House GOP Plan for Iran Riddled with Errors
Paul Ryan recently published the National Security Policy section of the House GOP’s new “A Better Way Plan” aimed at uniting the party around core policy positions in advance of the Republican National Convention on July 18-21. The national security section covers the full spectrum of U.S. foreign policy and is highly critical of the Obama administration’s foreign policy achievements. Unfortunately, on U.S. policy toward Iran, the plan is riddled with both inaccuracies and misleading statements.
The document attempts to create a false dichotomy between support for diplomacy and support for the Iranian people. It accuses the administration of “continuing to side with the regime by downplaying human rights concerns for the sake of negotiating and maintaining its ill-conceived nuclear deal.” Yet support of the nuclear deal amongst the Iranian people is widespread . According to polling by the Center for International and Security Studies at the University of Maryland (CISSM), four-fifths of Iranians support the JCPOA.
Instead of supporting the nuclear deal, Ryan’s plan urges that the U.S. “impose severe sanctions on Iran to punish its aggression.” Sanctions have been strongly opposed by the Iranian people as well as various human rights defenders. This should not be a surprise because the primary victims of sanctions are everyday working and middle class Iranians, not the regime. So while the document accuses the Obama administration of downplaying human right concerns, it turns around and suggests supporting a practice that human rights defenders condemn.
The policy proposal also includes an inaccurate statement conflating the Obama administration’s actions related to to the Green Movement protests of 2009 and the nuclear negotiations. According to the document, “Almost immediately after coming into office, the president faced a choice—stand with Iranians protesting in the streets, or stand aside to preserve secret talks with the regime.”
This claim is disconcertingly inaccurate. The administration did not initiate the secret channel established with the assistance of Oman until 2012, three years after the height of the Green Movement. One can argue about whether the administration should have done more to criticize the regime’s crackdown, but there is no evidence of the administration shaping its response to the Green Movement to “preserve secret talks,” because there were none to preserve.
Furthermore, the document’s assertion that “In a decade, even without Iranian cheating, the deal will put Tehran on the verge of acquiring a nuclear bomb” is vague and misleading. Iran will still be under rigorous restrictions blocking Iran from acquiring a nuclear weapon well beyond a decade of JCPOA implementation. Many provisions extend to 15 years, such as caps on Iran’s enriched uranium stockpile. Others are indefinite, including Iran’s commitment never to pursue or obtain a nuclear weapon and the eventual ratification of the Additional Protocol.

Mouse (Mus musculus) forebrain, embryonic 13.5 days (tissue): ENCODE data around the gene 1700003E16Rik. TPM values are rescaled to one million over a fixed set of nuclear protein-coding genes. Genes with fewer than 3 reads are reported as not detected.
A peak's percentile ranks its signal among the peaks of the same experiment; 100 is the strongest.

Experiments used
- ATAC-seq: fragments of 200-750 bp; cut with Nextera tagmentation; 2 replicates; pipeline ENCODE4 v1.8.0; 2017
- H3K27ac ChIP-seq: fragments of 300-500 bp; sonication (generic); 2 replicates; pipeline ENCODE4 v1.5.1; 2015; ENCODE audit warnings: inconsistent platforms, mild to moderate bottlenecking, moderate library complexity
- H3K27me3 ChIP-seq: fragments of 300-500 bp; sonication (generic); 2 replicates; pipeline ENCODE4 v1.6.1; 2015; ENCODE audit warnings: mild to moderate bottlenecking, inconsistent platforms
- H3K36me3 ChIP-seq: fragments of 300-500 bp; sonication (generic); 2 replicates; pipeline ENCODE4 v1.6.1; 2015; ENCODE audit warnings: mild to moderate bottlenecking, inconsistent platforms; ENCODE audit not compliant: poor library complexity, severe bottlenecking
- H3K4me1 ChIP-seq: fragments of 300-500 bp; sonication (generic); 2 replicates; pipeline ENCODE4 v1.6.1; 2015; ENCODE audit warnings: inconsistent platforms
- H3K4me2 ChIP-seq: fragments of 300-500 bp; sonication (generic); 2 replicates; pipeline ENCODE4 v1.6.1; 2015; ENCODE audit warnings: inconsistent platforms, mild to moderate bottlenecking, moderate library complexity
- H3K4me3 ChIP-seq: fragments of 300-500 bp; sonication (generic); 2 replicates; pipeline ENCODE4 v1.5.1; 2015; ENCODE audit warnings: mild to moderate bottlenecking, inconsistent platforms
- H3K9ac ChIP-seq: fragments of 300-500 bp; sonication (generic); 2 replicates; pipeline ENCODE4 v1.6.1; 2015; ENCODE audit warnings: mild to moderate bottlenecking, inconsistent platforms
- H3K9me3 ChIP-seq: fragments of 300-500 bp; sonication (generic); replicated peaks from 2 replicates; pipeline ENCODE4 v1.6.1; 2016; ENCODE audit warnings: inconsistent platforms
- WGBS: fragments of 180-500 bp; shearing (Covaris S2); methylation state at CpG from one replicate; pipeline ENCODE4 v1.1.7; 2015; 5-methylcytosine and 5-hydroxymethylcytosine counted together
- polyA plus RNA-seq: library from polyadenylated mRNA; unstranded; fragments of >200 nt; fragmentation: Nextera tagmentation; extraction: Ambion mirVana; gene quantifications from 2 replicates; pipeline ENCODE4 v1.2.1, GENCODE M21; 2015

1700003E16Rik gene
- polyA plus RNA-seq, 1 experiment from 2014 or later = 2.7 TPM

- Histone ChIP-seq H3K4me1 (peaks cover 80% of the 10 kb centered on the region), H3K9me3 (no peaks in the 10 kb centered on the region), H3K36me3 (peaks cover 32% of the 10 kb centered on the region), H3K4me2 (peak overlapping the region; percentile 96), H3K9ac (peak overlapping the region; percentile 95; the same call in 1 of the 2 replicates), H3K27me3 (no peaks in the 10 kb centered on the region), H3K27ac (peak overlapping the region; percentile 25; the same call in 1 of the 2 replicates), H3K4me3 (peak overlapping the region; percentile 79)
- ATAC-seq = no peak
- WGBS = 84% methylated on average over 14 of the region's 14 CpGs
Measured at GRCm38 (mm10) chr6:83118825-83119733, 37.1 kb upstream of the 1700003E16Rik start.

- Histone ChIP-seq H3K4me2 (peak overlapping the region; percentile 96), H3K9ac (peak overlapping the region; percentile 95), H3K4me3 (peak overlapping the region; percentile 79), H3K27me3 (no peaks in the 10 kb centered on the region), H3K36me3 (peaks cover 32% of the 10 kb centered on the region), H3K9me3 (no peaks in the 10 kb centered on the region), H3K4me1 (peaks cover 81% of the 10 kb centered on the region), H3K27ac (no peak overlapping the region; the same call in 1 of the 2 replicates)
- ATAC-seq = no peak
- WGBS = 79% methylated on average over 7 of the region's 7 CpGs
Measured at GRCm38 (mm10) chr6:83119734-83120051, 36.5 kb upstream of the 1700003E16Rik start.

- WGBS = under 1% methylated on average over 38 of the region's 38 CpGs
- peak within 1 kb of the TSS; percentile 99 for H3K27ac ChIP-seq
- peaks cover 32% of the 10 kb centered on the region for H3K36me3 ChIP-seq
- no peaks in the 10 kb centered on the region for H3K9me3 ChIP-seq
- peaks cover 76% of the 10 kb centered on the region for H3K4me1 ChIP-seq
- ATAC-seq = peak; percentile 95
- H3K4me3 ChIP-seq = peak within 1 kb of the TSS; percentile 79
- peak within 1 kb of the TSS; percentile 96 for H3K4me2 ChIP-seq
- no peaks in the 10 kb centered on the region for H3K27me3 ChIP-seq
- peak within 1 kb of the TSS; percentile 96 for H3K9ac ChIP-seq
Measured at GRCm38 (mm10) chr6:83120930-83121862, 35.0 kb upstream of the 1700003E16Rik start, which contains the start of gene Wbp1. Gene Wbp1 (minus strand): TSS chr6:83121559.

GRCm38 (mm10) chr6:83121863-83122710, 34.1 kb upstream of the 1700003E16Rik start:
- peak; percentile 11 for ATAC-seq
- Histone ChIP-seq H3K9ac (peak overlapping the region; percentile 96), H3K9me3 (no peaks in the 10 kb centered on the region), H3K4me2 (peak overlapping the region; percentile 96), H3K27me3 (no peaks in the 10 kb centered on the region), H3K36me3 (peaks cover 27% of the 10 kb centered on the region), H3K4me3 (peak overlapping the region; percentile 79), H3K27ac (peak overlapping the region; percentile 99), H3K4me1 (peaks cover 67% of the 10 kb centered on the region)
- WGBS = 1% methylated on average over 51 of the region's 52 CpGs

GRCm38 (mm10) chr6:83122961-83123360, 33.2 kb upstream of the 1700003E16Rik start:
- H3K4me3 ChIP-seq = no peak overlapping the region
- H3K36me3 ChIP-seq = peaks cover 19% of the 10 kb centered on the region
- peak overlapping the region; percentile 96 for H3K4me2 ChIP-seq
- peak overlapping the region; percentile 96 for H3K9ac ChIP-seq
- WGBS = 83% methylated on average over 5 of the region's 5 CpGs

The document also makes a highly fallacious claim regarding U.S. security priorities in the Middle East, claiming that “Iran is seeking to build a regional empire, and we must do all we can to stop it.” While Iran is involved in regional conflicts and might be called a regional power, it is far-fetched to claim that Iran seeks to establish a regional empire. Iran has no nuclear weapons in a region in which Israel is reported to have nuclear weapons, and many others states could fall under the nuclear umbrella of the United States. It is absurd to claim that a country with no second strike capability, equipped primarily with fighter-jets purchased in 1979 that, according to at least one assessment, cannot effectively defend their general airspace, is hell-bent on acquiring regional hegemony.
The House GOP national security document also laments the deterioration of transatlantic relations. However, while it encourages efforts to revive relations with Europe, the solutions set forth to undermine the Iran deal would only further alienate our European allies. Prime Minister David Cameron went so far as to make personal phone calls to various senators in January 2015 in support of the JCPOA. Our European allies are also increasingly frustrated that lingering concerns over remaining U.S. sanctions have complicated pending investments in Iran’s energy, aviation, and construction sectors. In an interview with the NY Times, Marijetje Schaake, Vice President of the European Parliament’s Delegation for Relations with the United States, said, “Europe is being taken hostage by American policy. We negotiated the nuclear deal together, but now the U.S. is obstructing its execution.” Criticizing a deal which our counterparts helped to create and threatening to unravel it by increasing sanctions that could target European companies does not seem like a recipe for improving transatlantic relations but rather a plan for alienating Europe.
If you are interested in reading the House GOP’s national security plan it is available here.